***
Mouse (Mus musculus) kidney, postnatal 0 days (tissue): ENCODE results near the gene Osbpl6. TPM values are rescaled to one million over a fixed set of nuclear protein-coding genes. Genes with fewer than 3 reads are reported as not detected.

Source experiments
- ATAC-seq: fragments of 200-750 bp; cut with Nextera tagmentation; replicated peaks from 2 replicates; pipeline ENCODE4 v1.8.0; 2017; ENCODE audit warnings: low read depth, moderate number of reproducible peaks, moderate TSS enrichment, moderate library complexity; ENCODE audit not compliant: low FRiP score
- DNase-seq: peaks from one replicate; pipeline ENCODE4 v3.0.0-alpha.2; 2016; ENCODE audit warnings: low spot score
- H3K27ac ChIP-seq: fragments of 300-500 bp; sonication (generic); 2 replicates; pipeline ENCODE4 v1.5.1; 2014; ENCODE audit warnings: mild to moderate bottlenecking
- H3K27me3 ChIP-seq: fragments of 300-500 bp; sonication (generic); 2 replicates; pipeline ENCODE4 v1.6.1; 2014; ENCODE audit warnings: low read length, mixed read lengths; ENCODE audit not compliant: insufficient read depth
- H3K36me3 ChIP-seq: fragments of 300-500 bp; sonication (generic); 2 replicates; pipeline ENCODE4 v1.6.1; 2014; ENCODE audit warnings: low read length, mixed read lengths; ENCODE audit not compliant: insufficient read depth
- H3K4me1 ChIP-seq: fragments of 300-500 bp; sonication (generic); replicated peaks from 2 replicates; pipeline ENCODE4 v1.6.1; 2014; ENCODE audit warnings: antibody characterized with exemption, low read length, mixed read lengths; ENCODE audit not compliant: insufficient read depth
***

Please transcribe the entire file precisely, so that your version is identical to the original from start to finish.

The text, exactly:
Mouse (Mus musculus) kidney, postnatal 0 days (tissue): ENCODE results near the gene Osbpl6. TPM values are rescaled to one million over a fixed set of nuclear protein-coding genes. Genes with fewer than 3 reads are reported as not detected.

Source experiments
- ATAC-seq: fragments of 200-750 bp; cut with Nextera tagmentation; replicated peaks from 2 replicates; pipeline ENCODE4 v1.8.0; 2017; ENCODE audit warnings: low read depth, moderate number of reproducible peaks, moderate TSS enrichment, moderate library complexity; ENCODE audit not compliant: low FRiP score
- DNase-seq: peaks from one replicate; pipeline ENCODE4 v3.0.0-alpha.2; 2016; ENCODE audit warnings: low spot score
- H3K27ac ChIP-seq: fragments of 300-500 bp; sonication (generic); 2 replicates; pipeline ENCODE4 v1.5.1; 2014; ENCODE audit warnings: mild to moderate bottlenecking
- H3K27me3 ChIP-seq: fragments of 300-500 bp; sonication (generic); 2 replicates; pipeline ENCODE4 v1.6.1; 2014; ENCODE audit warnings: low read length, mixed read lengths; ENCODE audit not compliant: insufficient read depth
- H3K36me3 ChIP-seq: fragments of 300-500 bp; sonication (generic); 2 replicates; pipeline ENCODE4 v1.6.1; 2014; ENCODE audit warnings: low read length, mixed read lengths; ENCODE audit not compliant: insufficient read depth
- H3K4me1 ChIP-seq: fragments of 300-500 bp; sonication (generic); replicated peaks from 2 replicates; pipeline ENCODE4 v1.6.1; 2014; ENCODE audit warnings: antibody characterized with exemption, low read length, mixed read lengths; ENCODE audit not compliant: insufficient read depth